I recently dragged out the model railroad layout I had when I was a kid in the 70s. The Plasticville houses, gas station, and other buildings looked about right then; but look so tiny compared to the McMansions, big box stores, and big chain gas stations we have nowdays. I could barely fit a Super Wal-Mart and it’s parking lot inside the inside oval of my layout. Really changed my perspective on how much things have changed; along with prolifiration of electronics.

  • avatar

    The average American is a lot heavier than s/he was in the ’50s and ’60s, and since we have buckets instead of benches up front, more space is needed for the derriere

    All those kids that you used to be able to crowd into the back seat and the way-back now have to each have their own seat belt. So if you are going to be carting around your kids and their friends, you NEED three seats.

    That said, Jack is correct that Americans feel entitled to all the space they can get. The average size of houses is probably more than twice what it was 50 years ago, despite the fact that people have fewer kids, and often no kids. (1200 sq ft was common back then.) I live in the same neighborhood where I did eight years of my growing up; the average number of kids back then (’60s) was probably 3-plus; now, maybe 0.5.

  • avatar
    skitter

    Minivans and SUVs are better suited to three rows of seating. Once families with more than two kids or carpools could no longer take the rear bench and jam five across with two on the parcel shelf, the sedan had no answer and lost that part of the market. Then, to add injury to insult, front bench seats largely disappeared from cars.

    • 0 avatar
      Quentin

      The only people that would fit in a bench seat in a Camry are children. Children under 12 aren’t supposed to be in front seats anyway due to the airbags. The airbag killed the bench seat in anything narrower than a full size truck.

    • 0 avatar
      Kyree S. Williams

      Not that I drink the anti-crossover Kool-Aid that seems to be so plentiful here on TTAC, but I’m inclined to agree. A lot of three-row SUVs seem ill-suited to their actual use as such. Even the Tahoe’s third row is cramped. Minivans tend to do it much better.

      • 0 avatar
        Drzhivago138

        The Tahoe/Suburban and their relatives suffer in the third row mostly because of GM’s continued insistence on a solid axle, so you essentially sit on the floor.

        http://image.automobilemag.com/f/65033477+w660+h440+q80+re0+cr1+ar0+st0/2015-chevrolet-suburban-third-row-seats.jpg

        By having IRS, the Expedition, Sequoia, Armada, and all three-row CUVs at least do better vertically, though I couldn’t say how much lateral room you get.

        http://www.cars.com/crp/vp/images/13ford_expedition/2013_Ford_Expedition_EL_3rdrow.jpg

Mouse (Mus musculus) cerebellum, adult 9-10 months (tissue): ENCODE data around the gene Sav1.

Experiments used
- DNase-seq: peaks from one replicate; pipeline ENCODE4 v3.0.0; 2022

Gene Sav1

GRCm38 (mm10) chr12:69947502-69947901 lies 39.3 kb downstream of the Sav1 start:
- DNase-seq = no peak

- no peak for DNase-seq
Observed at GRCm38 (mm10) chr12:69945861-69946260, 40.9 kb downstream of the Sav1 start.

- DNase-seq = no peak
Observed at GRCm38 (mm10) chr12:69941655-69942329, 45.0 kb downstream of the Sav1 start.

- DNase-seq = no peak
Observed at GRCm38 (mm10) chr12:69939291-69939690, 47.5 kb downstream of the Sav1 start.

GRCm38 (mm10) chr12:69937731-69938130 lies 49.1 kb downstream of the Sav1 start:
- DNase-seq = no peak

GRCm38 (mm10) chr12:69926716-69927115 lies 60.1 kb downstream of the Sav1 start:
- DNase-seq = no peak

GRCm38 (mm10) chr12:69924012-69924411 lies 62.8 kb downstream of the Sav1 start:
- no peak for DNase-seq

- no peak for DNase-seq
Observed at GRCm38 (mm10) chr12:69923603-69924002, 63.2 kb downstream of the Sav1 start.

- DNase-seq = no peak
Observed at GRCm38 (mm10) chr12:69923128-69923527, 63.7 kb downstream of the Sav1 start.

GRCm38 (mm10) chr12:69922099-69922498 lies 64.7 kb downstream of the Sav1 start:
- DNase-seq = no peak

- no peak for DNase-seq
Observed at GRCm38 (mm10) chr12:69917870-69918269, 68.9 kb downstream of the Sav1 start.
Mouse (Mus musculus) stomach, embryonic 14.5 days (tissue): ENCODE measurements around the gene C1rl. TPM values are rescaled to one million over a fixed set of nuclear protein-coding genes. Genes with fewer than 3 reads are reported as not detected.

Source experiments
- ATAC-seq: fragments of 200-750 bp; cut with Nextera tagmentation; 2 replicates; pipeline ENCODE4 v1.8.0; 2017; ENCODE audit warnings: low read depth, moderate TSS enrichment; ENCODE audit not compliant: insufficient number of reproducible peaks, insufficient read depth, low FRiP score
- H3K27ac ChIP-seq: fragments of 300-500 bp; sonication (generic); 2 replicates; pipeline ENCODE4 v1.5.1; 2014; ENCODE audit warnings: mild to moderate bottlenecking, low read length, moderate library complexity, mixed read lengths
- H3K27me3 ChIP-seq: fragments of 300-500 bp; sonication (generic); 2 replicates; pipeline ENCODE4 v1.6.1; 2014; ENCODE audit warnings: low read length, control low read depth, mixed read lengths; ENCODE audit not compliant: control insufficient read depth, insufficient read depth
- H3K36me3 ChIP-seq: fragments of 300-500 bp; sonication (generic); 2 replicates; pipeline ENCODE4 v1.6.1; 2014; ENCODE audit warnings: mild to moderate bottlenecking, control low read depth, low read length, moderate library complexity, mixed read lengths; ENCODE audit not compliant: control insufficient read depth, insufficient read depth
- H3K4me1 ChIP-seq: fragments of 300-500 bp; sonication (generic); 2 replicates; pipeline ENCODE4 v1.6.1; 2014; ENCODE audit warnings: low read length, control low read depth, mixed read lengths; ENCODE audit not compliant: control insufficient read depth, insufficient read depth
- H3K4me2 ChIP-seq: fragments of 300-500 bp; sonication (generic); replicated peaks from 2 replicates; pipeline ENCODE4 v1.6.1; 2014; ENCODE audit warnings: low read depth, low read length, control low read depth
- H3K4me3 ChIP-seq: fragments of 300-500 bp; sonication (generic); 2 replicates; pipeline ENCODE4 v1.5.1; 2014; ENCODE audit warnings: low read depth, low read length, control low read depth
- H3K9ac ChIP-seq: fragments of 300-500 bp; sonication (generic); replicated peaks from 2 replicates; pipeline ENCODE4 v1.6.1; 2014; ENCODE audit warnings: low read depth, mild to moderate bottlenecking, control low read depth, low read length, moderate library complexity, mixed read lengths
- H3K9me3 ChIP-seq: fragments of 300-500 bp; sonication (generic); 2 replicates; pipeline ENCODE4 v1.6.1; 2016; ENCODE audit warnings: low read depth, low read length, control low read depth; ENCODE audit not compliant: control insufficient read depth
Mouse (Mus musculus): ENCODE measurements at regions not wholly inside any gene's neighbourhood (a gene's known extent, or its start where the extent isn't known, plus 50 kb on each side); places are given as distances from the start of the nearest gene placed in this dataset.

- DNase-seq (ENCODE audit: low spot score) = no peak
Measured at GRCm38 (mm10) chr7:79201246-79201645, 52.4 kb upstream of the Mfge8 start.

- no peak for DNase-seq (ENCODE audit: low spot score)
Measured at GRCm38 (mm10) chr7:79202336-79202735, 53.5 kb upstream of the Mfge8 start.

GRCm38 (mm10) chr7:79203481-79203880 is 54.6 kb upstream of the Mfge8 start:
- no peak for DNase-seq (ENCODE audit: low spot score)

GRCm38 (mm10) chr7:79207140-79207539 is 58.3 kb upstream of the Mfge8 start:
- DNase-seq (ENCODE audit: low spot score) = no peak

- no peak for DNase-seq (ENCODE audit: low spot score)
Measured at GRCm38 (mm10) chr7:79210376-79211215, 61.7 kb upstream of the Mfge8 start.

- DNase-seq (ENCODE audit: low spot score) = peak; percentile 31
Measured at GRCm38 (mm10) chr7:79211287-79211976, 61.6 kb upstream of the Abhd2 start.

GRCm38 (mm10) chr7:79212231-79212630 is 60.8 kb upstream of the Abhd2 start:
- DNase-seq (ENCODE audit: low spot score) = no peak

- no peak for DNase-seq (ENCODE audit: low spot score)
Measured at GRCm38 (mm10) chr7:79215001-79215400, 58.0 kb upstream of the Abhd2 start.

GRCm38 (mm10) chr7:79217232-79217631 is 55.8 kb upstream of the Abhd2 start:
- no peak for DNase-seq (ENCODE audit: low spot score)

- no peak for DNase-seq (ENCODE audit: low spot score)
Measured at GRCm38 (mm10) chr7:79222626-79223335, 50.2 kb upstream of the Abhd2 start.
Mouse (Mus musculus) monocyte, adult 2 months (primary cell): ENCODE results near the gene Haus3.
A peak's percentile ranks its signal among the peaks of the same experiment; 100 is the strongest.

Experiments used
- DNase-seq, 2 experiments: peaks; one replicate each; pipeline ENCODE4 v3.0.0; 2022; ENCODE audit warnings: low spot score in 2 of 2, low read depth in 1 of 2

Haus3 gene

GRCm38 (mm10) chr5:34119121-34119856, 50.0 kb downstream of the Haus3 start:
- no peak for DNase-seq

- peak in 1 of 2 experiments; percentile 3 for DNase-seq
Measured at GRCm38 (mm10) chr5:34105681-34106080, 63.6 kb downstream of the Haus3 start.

Of course, none of them are nearly as good as having no axle at all.

  • avatar
    david42

    Good observations: we have a fairly stable set of needs, so it’s no surprise that the manufacturers conform to them.

    What’s interesting is how individuals want to perceive themselves as different–everyone likes to THINK that they’re the special snowflake with the broken antenna. I think this is one reason why nameplates get shuffled. A model develops some cachet by being a bit on the fringes due to its design, then it gets homogenized into an A-body so that the manufacturer can cash in on the brand equity. Of course, then you have to develop a new model for the cool kids…. Wash, rinse, repeat:
    RAV-4
    3-series, A4 (not the C-class, though)
    Camry, Altima, Accord
    Civic
    Grand Cherokee (Wagoneer)
    Infiniti EX (or whatever the heck it is now that it got stretched)
    You can probably think of more…

    Not saying that it explains everything, or that all cars are subject to this effect… but it explains a lot.

  • avatar
    cretinx

    The mountain/antenna theory has to be the explanation for why I bought a Lotus instead of a Corvette.

  • avatar
    Matt Foley

    Descolada, why don’t you come to your senses?

    Vanilla-mobiles have always been the bread and butter of automotive sales, and there have always been quirky offerings for the rest of us. The big questions we need to ask are why it is no longer profitable for large manufacturers to make niche vehicles with unique platforms, and why it is hard for small manufacturers like Mazda to remain profitable without merging with, say, Toyota and Ford.

    On the plus side, Descolada, you ain’t gettin’ no younger, but you are getting better.. ’82 Fairmont vs. ’16 Fusion? ’82 Cressida vs. ’16 Camry? ’82 Accord vs. ’16 Accord? Which is quieter, roomier, goes further on a tank of gas, and can get around Mid-Ohio faster?

  • avatar
    its me Dave

    I’ve always thought the return-center-phenomenon Baruth’s taking about was driven by the “I wouldn’t be caught dead driving what my square old man drove, but yeah, build me a family car that does basically the same thing with maybe a bit better performance please” demand that comes from every single new generation.

  • avatar
    heavy handle

    Jack,

    I don’t think you’ll get much controversy with this article or the previous one. Almost all post-WW2 best-selling cars in the US have been between 180 and 200 inches. The only exceptions are the mid-60s Impala and (briefly) the Escort during the Reagan recession.

    I guess that’s just the sweet spot for 2.3 kids and a week’s worth of groceries. Anything bigger confines you to the faraway spots at the mall, and anything smaller won’t fit the whole family.

    That’s why I don’t think that we’ll all end-up in small crossovers. Anything smaller than a CR-V is a niche product.

  • avatar
    Joss

    The American coupe past, screams baby IKE pram to me.

  • avatar
    pbr

    Keep going, Jack, work in the rise of pickups as passenger vehicles.

  • avatar
    Toad

    Cars are appliances, with a little bit of social/economic signalling thrown in. Most people buy the appliance that best suits their needs, and the needs of most people fit within fairly well defined parameters.